Perth Archbishop Timothy Costelloe SDB has this week written a moving response in the lead up to the release of the clergy abuse themed drama, Spotlight.
Starring Michael Keaton, Mark Ruffalo, Rachael McAdams, Liev Schreiber and John Slattery, the film tells the story of the award winning investigative work of journalists at The Boston Globe in the late 1990’s, who uncovered evidence that the Catholic Archdiocese of Boston has gone to extraordinary lengths to cover up sexual abuse and silence victims through payoffs, legal threats and personal intimidation.
The Australian release of the movie Spotlight, which details the uncovering of the sexual abuse of minors in the Roman Catholic Archdiocese of Boston, and in the United States of America more generally, tragically has many parallels for the Catholic Church in Australia.
Here, too, defenceless and innocent children and young people were sexually abused by priests, religious and other Church personnel. Their faith and their lives were profoundly damaged, if not destroyed, by this terrible betrayal. When they found the courage to tell their stories they were often not believed, or treated with dignity, or offered any assistance to deal with the legacy of the abuse. Sometimes they had to endure the pain of seeing their abusers moved from place to place, putting more innocent young people in danger.
The Royal Commission into Institutional Responses to Child Sexual Abuse, continues its vital work of investigating this terrible scourge which is, to our great shame as a nation, far more widespread in institutional settings than any of us have previously realised.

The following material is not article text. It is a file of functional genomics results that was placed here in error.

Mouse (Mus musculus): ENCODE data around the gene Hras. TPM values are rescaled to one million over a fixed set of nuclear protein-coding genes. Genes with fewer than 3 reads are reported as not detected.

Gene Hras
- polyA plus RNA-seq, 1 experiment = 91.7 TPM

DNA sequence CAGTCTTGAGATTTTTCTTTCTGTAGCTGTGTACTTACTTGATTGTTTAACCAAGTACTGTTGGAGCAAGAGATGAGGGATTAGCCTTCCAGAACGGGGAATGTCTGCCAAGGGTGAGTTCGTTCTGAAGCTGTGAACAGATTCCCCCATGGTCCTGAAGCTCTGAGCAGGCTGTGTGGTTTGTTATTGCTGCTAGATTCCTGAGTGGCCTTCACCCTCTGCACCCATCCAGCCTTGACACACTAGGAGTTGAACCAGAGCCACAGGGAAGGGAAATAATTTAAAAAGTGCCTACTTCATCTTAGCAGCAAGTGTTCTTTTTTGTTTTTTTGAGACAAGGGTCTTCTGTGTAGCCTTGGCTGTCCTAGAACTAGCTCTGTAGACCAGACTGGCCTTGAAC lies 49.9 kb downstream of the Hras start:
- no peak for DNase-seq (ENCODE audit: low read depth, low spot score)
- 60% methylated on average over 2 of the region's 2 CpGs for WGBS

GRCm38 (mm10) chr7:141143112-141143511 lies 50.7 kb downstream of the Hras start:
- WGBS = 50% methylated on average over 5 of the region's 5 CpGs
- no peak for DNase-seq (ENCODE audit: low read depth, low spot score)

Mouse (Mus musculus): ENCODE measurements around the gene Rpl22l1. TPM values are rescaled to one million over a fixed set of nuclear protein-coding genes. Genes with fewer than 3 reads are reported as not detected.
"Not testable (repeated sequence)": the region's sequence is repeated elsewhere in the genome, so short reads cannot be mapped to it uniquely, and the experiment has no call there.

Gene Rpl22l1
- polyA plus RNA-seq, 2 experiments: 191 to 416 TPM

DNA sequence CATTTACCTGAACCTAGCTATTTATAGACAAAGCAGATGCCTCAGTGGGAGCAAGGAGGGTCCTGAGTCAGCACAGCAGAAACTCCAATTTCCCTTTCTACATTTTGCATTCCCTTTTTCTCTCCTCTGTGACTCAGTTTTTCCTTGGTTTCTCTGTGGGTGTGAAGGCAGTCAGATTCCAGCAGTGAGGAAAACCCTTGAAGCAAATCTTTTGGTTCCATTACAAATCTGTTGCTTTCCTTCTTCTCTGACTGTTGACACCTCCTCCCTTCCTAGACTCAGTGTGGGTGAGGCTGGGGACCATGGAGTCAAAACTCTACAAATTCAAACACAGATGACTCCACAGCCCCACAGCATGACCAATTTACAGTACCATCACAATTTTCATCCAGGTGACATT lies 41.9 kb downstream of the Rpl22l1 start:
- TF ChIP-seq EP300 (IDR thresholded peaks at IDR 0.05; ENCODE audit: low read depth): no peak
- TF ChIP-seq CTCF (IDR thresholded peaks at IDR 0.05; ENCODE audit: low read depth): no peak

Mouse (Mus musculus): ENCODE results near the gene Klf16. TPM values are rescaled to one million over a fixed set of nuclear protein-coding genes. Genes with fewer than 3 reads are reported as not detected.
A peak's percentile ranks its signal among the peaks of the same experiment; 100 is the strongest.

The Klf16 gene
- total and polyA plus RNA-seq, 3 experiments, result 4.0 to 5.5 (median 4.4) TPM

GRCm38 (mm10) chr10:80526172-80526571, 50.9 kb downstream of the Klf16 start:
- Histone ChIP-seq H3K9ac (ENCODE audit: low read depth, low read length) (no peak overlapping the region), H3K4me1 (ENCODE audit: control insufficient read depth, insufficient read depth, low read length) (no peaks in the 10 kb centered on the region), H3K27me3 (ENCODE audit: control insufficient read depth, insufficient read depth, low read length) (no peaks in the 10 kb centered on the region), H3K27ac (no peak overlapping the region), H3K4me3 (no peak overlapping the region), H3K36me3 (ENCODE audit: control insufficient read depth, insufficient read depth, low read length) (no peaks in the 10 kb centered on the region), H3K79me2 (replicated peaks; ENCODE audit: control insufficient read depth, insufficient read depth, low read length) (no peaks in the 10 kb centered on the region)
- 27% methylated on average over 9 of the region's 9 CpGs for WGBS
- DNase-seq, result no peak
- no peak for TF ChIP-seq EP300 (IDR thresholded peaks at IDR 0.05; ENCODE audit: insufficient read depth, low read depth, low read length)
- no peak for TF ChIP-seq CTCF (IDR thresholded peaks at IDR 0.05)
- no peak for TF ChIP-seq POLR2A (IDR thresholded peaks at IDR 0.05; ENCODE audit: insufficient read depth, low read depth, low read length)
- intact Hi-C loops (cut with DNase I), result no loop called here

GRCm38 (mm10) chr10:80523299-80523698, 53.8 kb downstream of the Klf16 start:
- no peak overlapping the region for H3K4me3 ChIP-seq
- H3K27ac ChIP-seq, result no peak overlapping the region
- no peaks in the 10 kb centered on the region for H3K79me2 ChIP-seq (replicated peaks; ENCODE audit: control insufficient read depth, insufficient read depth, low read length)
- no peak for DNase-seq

In our Catholic Archdiocese of Perth, we are fully committed to a number of key tasks and actions in response to this horrifying reality. We now have a well-resourced Professional Standards Office, which seeks to respond as objectively, compassionately and justly as possible to anyone who comes forward with a complaint about sexual abuse.
We have compulsory psychological assessments for any person applying to join our seminaries, prior to their formal acceptance, and we have ongoing formation for our seminarians in the areas of human and especially psycho-sexual development, and in the codes of conduct required by those who minister in our Church.
Our Catholic schools have clear policies in relation to the well-being and protection of children under their care, and very clear protocols for dealing with complaints or concerns. All clergy and others in our Catholic Community who work with children are required to have a current Working With Children Card. This requirement is monitored both at the local level and by the central diocesan office, and is of course a requirement for employment in our schools….
Read the full article: – Archbishop Costelloe’s response to clergy abuse themed drama